So maybe it’s better if we just never peek inside her head. Of course, any savvy mystery fan is going to wonder why we’re seeing inside everyone’s head except Phoebe’s (yep, it was Phoebe all along), and they’re probably going to assume it’s because she’s the killer. And they’ll be right. In which case this isn’t a mystery anymore, it’s just withheld information… and poorly withheld at that.
Of course, I could just decide to see inside Phoebe’s head from the start, but now this isn’t a mystery. If we know she’s the killer from the start, this is more of a suspense-thriller. And it’s a tricky one, because now the detective is going to be playing catch-up with the readers for the whole book.
It’s worth mentioning that Alfred Bester pulls off a wonderful third-person omniscient mystery in his book The Demolished Man. But it’s kind of a trick. The mystery in his story isn’t who the murderer is, but how he managed to pull off his crime in a world where all police are telepaths.
So, choosing the right point of view is important in a story. At best, the wrong one can mean a lot of extra work. At worst, it means I might find I’ve written myself into a corner.
Another important thing to remember is that my point of view needs to be consistent. If ninety-five percent of my book is focused on Phoebe and her thoughts and her actions and what she sees, it’s going to be very jarring on page 324 when the narrative suddenly jumps into Wakko’s head for a few paragraphs. If I switch viewpoints five or six times in the same chapter, it can get confusing real fast. If I’ve been doing an epistolary novel for the first three-quarters of my manuscript, switching to third person omniscient for the last quarter is going to take some adjustment. And as I’ve pointed out many times, odds are the way readers will probably deal with this is deciding to put the book down and get caught up on all those Person of Interest episodes on their DVR.
If you want to switch points of view in your story, here’s a couple of tips that might help…
Chapters – Writing different chapters from different points of view has been a standard for centuries. Mary Shelly did it in Frankenstein. Faulkner did it. Heck, even William Shakespeare did it. It was fairly common for different scenes of Will’s plays to jump to different locations and focus on different characters. If it was good enough for him… well, who am I to say that doesn’t work?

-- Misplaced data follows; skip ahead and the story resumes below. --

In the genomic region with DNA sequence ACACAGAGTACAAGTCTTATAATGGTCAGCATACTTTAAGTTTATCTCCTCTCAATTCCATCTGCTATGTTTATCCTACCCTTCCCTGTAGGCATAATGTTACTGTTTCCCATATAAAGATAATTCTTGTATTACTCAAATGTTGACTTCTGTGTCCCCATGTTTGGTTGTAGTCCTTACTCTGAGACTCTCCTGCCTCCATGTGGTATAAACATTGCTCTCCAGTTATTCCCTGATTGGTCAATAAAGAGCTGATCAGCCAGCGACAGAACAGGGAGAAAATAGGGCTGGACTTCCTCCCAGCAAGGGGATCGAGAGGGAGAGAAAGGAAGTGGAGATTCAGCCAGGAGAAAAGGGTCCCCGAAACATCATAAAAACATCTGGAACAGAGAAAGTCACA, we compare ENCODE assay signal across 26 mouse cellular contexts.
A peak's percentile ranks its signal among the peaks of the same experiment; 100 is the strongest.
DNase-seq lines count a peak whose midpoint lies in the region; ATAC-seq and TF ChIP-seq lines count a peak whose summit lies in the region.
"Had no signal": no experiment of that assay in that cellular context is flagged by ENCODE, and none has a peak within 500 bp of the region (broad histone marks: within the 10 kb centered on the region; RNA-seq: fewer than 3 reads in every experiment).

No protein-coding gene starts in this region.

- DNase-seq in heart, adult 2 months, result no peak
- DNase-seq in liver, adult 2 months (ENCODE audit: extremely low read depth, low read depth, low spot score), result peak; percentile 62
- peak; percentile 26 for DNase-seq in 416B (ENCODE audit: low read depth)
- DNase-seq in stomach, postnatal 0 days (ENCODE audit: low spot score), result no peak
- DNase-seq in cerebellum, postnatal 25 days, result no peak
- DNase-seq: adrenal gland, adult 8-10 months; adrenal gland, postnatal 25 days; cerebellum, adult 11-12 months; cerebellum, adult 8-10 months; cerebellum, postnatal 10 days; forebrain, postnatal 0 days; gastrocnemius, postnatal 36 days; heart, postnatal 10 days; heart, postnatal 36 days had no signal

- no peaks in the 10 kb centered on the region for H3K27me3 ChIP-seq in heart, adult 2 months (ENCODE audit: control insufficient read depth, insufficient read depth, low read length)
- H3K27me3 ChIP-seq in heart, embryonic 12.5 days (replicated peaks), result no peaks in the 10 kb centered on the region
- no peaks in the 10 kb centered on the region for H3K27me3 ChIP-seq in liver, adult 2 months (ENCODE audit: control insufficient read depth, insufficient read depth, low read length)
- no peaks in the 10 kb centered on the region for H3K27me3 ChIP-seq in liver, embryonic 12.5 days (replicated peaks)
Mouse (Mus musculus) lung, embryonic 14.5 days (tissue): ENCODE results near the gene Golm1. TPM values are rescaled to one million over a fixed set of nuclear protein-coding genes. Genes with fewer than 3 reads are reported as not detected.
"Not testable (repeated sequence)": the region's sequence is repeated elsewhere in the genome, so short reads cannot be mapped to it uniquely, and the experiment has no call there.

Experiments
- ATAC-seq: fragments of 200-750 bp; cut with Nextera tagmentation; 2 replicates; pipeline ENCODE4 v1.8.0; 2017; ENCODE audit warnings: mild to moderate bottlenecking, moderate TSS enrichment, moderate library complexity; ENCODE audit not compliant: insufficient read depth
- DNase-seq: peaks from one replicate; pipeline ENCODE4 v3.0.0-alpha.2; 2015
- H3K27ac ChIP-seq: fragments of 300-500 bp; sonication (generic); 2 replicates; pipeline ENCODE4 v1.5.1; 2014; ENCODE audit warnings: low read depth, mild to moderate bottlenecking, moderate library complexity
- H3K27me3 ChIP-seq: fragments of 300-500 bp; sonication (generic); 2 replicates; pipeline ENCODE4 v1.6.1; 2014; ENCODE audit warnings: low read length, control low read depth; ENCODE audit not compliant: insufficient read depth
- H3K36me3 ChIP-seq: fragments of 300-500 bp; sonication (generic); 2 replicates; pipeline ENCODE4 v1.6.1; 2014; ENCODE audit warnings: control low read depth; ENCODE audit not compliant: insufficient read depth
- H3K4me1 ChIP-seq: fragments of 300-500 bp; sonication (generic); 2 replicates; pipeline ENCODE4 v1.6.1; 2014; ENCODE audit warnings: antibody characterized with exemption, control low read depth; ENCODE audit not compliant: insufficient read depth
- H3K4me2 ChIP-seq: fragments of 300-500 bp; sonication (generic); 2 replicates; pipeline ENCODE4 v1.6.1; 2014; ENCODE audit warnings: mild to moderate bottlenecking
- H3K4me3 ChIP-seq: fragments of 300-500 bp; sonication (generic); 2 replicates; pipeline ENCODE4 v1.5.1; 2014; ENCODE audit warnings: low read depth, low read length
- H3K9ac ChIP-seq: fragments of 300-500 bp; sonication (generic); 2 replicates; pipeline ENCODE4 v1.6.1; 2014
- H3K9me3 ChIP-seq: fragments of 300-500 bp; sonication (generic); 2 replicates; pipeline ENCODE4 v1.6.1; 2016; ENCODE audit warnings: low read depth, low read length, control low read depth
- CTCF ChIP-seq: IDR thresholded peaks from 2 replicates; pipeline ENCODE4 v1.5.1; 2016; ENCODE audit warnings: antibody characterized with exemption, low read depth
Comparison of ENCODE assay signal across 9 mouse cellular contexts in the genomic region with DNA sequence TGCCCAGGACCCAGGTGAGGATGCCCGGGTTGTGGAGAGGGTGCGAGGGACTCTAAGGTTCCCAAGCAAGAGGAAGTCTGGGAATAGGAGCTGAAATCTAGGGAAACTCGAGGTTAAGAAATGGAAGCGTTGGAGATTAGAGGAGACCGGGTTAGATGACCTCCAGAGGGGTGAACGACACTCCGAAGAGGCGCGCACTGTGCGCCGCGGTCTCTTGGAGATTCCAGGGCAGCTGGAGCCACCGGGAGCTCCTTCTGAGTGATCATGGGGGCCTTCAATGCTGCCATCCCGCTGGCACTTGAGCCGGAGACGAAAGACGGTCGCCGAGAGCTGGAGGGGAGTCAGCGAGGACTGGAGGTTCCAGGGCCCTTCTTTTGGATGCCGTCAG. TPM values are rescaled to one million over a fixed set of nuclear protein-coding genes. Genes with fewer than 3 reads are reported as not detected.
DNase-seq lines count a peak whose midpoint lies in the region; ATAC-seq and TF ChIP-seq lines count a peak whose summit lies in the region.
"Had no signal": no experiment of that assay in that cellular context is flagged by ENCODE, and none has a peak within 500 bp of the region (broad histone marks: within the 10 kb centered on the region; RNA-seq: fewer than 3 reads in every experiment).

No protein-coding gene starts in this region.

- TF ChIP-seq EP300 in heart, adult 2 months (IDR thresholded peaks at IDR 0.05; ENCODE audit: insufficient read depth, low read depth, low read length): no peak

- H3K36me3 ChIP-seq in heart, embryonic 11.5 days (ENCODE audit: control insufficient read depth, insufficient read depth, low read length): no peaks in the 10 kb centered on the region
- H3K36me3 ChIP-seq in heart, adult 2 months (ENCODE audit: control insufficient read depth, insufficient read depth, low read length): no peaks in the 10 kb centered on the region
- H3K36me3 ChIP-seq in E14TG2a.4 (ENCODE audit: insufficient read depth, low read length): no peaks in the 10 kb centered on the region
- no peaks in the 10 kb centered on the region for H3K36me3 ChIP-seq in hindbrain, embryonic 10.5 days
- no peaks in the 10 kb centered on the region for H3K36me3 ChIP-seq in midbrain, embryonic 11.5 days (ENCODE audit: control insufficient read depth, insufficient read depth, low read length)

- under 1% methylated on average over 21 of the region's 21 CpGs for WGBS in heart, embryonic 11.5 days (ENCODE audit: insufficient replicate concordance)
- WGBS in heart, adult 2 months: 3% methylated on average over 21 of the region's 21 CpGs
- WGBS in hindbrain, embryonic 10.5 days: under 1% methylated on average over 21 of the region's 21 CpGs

In the Ex-Heroes series I switch from third person to first-person every third or fourth chapter. That first person point of view is entirely contained within the chapter, though.
Markers – This is like the chapter method but on a smaller scale. Stephen King uses this one a lot. He’ll be writing from one character’s point of view and then use a set of markers or flags to make it clear a shift has happened.
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The readers continued to scroll down through the page, gleaning small clues and hints. Some of the tips were subtle, other direct, and everyone took a little something different. A few of the readers shook their heads and scoffed at the ideas being presented, convinced that they had a better grasp of what writing really involved and how it should be treated. They mocked the idea of limiting creativity with rules or even loose guidelines. But most of the readers saw the simple truths the blogger was trying to get across, and they got some useful tips from the post.
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See how the narrative shifted there? But you accepted it—both times—because of the markers. They let you know what was coming next was different from what you were just reading.
In a way, this is one of the oldest methods. Lots of old novels were done in the epistolary style, and this gave the reader an automatic, familiar marker for the start and close of each viewpoint. I try to use this method in the non-flashback chapters of the Ex-Heroes series.
Do It As Little As Possible—Some people think switching viewpoints is hip and edgy, so they do it as often as possible, in as many ways as possible. There’s nothing wrong with this in theory, but—like flashbacks—there needs to be a real reason for it. If I’m just switching viewpoints to switch viewpoints… well… that’s going to get old really quick.
Lots of books have three main characters and spend alternating chapters with each one. As mentioned above, though, these characters rarely come in halfway through the manuscript. It’s clear from the beginning that these are the points of view the book will use and it sticks to them.
Don’t Do It At All– this is a bit challenging, but if you can pull it off your readers will love you for it. Just stay in one voice—one viewpoint—for the entire story. No cutaways or cheats.
There are certain drawbacks to this method. If I never switch viewpoints everything has to come from the same direction. If I’ve chosen to tell the entire story from Yakko’s first-person point of view, then everything that happens has to meet Yakko’s language, his experiences, his knowledge base. But this can make for a very, very powerful story if done right.
And there you have it. A quick (well, not that quick) overview of different viewpoints, and a few tips on how to use them in your stories.
Next week… well, later this week, really… it’s Christmas. I’m enjoying some time off, to be honest. But maybe I’ll put up something about the year in review and we can all see how well my time was spent. And maybe talk about yours, too.
Until then, have some eggnog. And try to write a little bit.